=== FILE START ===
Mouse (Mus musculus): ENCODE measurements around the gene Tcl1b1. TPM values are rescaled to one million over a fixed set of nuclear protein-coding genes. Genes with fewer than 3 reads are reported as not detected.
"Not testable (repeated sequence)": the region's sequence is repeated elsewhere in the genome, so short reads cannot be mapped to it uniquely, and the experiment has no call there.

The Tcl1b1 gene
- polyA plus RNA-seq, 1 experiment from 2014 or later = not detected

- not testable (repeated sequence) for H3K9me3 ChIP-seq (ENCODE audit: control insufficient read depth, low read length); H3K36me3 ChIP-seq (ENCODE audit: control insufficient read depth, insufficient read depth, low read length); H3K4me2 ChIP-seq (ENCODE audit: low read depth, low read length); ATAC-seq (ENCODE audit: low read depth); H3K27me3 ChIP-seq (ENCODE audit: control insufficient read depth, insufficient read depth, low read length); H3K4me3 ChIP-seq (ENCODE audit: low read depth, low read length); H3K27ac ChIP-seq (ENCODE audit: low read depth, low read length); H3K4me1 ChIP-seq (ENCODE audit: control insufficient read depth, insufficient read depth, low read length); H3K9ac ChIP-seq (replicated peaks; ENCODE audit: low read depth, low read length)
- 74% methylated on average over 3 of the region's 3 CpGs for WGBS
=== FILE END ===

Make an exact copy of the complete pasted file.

Mouse (Mus musculus): ENCODE measurements around the gene Tcl1b1. TPM values are rescaled to one million over a fixed set of nuclear protein-coding genes. Genes with fewer than 3 reads are reported as not detected.
"Not testable (repeated sequence)": the region's sequence is repeated elsewhere in the genome, so short reads cannot be mapped to it uniquely, and the experiment has no call there.

The Tcl1b1 gene
- polyA plus RNA-seq, 1 experiment from 2014 or later = not detected

- not testable (repeated sequence) for H3K9me3 ChIP-seq (ENCODE audit: control insufficient read depth, low read length); H3K36me3 ChIP-seq (ENCODE audit: control insufficient read depth, insufficient read depth, low read length); H3K4me2 ChIP-seq (ENCODE audit: low read depth, low read length); ATAC-seq (ENCODE audit: low read depth); H3K27me3 ChIP-seq (ENCODE audit: control insufficient read depth, insufficient read depth, low read length); H3K4me3 ChIP-seq (ENCODE audit: low read depth, low read length); H3K27ac ChIP-seq (ENCODE audit: low read depth, low read length); H3K4me1 ChIP-seq (ENCODE audit: control insufficient read depth, insufficient read depth, low read length); H3K9ac ChIP-seq (replicated peaks; ENCODE audit: low read depth, low read length)
- 74% methylated on average over 3 of the region's 3 CpGs for WGBS